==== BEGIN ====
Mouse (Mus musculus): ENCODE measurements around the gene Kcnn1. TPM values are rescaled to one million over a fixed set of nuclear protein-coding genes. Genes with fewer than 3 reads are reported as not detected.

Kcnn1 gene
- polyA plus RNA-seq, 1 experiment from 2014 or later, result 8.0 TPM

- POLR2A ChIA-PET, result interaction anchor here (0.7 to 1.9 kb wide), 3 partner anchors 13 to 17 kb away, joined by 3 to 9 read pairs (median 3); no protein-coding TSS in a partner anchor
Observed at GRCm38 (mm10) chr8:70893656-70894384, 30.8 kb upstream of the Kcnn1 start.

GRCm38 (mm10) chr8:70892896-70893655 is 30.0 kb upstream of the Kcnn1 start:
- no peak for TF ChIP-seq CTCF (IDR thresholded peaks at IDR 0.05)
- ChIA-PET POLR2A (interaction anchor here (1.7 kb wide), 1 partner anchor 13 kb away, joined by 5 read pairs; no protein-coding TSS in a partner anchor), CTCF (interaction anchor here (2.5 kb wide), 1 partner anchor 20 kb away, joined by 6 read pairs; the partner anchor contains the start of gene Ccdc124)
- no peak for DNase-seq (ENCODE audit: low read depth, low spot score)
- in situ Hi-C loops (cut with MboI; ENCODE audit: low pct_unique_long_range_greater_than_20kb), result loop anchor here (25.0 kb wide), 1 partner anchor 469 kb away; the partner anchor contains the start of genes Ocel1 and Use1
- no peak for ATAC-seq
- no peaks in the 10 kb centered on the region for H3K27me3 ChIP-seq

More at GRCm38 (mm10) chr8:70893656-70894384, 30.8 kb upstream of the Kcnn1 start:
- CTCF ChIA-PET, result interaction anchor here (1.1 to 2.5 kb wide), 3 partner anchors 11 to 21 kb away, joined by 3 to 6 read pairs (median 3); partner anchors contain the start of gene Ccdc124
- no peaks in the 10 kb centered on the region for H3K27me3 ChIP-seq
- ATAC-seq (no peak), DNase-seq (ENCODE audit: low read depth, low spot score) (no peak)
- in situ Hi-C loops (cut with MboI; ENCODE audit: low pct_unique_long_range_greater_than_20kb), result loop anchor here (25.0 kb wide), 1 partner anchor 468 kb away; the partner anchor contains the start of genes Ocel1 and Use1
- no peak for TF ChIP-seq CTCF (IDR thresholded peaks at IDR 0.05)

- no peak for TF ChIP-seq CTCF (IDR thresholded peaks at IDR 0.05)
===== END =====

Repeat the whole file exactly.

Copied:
Mouse (Mus musculus): ENCODE measurements around the gene Kcnn1. TPM values are rescaled to one million over a fixed set of nuclear protein-coding genes. Genes with fewer than 3 reads are reported as not detected.

Kcnn1 gene
- polyA plus RNA-seq, 1 experiment from 2014 or later, result 8.0 TPM

- POLR2A ChIA-PET, result interaction anchor here (0.7 to 1.9 kb wide), 3 partner anchors 13 to 17 kb away, joined by 3 to 9 read pairs (median 3); no protein-coding TSS in a partner anchor
Observed at GRCm38 (mm10) chr8:70893656-70894384, 30.8 kb upstream of the Kcnn1 start.

GRCm38 (mm10) chr8:70892896-70893655 is 30.0 kb upstream of the Kcnn1 start:
- no peak for TF ChIP-seq CTCF (IDR thresholded peaks at IDR 0.05)
- ChIA-PET POLR2A (interaction anchor here (1.7 kb wide), 1 partner anchor 13 kb away, joined by 5 read pairs; no protein-coding TSS in a partner anchor), CTCF (interaction anchor here (2.5 kb wide), 1 partner anchor 20 kb away, joined by 6 read pairs; the partner anchor contains the start of gene Ccdc124)
- no peak for DNase-seq (ENCODE audit: low read depth, low spot score)
- in situ Hi-C loops (cut with MboI; ENCODE audit: low pct_unique_long_range_greater_than_20kb), result loop anchor here (25.0 kb wide), 1 partner anchor 469 kb away; the partner anchor contains the start of genes Ocel1 and Use1
- no peak for ATAC-seq
- no peaks in the 10 kb centered on the region for H3K27me3 ChIP-seq

More at GRCm38 (mm10) chr8:70893656-70894384, 30.8 kb upstream of the Kcnn1 start:
- CTCF ChIA-PET, result interaction anchor here (1.1 to 2.5 kb wide), 3 partner anchors 11 to 21 kb away, joined by 3 to 6 read pairs (median 3); partner anchors contain the start of gene Ccdc124
- no peaks in the 10 kb centered on the region for H3K27me3 ChIP-seq
- ATAC-seq (no peak), DNase-seq (ENCODE audit: low read depth, low spot score) (no peak)
- in situ Hi-C loops (cut with MboI; ENCODE audit: low pct_unique_long_range_greater_than_20kb), result loop anchor here (25.0 kb wide), 1 partner anchor 468 kb away; the partner anchor contains the start of genes Ocel1 and Use1
- no peak for TF ChIP-seq CTCF (IDR thresholded peaks at IDR 0.05)

- no peak for TF ChIP-seq CTCF (IDR thresholded peaks at IDR 0.05)